As an industry, the oil extraction business has had to continually reinvent itself to meet with technological changes. But some of those changes have come about because of innovative approaches within the industry itself. When everything from simple rotary seals in the machinery to the structure of giant deep sea rigs need rethinking, everything is up for grabs. But there are a handful of true innovative shifts within the oil extraction industry that have moved it in new directions.
The Rotary Drill
This is probably the earliest example of an innovation that shifted the oil extraction industry and also moved it into high gear. Prior to the 1880s, when oil was drilled it was generally done with the very same method that pioneer Edwin Drake used when he dug the very first oil well in 1859 in Titusville, Penn. His method was to drop a drill bit into a hole via a cable, using the weight of the drill as it was lifted and dropped to increase the depth of the well.
But the rotary drill increased the depth one could reach and the speed you could drill. This was important as the uses for oil had expanded rapidly since the invention of the automobile. Prior to its use for transportation, oil was primarily drilled and refined for use in kerosene lamps for light. The development of electricity and the line production of the automobile changed this industry forever. The development of the rotary drill was an innovation that the industry needed to keep up with the new demand.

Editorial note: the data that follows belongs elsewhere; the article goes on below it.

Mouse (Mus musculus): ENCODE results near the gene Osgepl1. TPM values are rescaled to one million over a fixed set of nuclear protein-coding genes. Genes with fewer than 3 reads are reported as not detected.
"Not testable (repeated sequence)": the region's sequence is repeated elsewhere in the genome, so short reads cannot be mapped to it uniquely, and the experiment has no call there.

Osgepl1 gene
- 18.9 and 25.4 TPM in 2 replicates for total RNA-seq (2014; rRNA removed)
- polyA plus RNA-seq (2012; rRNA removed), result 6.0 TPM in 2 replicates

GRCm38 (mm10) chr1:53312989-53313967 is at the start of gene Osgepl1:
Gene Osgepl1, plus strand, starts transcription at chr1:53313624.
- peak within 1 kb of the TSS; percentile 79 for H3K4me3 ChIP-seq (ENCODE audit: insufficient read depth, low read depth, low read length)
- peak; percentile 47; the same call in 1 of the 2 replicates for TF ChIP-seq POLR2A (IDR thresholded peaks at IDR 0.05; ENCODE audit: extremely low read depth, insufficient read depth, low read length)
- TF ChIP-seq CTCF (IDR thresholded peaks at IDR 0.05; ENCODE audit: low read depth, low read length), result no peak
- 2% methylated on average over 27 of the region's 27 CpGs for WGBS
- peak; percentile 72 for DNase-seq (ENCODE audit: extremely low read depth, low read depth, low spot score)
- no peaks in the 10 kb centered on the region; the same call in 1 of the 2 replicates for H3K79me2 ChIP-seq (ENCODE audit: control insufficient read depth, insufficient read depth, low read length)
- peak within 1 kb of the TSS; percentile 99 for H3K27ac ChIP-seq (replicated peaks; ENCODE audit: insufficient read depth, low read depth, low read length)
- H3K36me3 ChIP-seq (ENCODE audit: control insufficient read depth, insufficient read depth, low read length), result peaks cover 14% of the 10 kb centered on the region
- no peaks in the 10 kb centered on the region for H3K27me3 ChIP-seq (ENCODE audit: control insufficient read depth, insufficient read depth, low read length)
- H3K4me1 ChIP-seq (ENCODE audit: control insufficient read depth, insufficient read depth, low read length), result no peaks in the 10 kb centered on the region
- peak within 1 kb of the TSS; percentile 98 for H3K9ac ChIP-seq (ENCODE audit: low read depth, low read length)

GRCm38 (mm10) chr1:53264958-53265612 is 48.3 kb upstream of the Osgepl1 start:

Remotely Operated Vehicles
Around the time that demand for oil began to increase because of wider use of it as a power source for transportation devices, drillers began to notice something interesting. It seemed that whenever they drilled for oil near the shore, they would often hit big payloads of oil.
This led them to begin to wonder if perhaps the biggest fields of oil might be found not on land, but offshore beneath the ocean. While in the beginning of the 1900’s there were some oil rigs built on wharfs, it wasn’t until the 1940s that true ocean dwelling oil rigs were created.
The reason they were able to set up rigs above the deepest parts of the ocean is that they could use remotely operated underwater vehicles or ROUVs that were developed by the military for retrieving lost equipment underwater. These ROUVs allowed oil riggers to remotely control equipment that could drill in dangerous deep waters and find the richest oil fields.
This may well become the most important innovation that the oil industry has created in the last century. When rocks that contain oil are too tight to release the oil within them, that oil can still be found and released by the use of pressure created when water infused with specific chemicals is pumped into a well.
The pressure creates fractures along the rock, thus releasing the oil trapped in this rock and allowing it to be pumped to the surface. The development of this fracturing method allows oil production companies to find and pump oil in areas that were once either inaccessible or so expensive to extract that it was easier to simply leave it in the ground.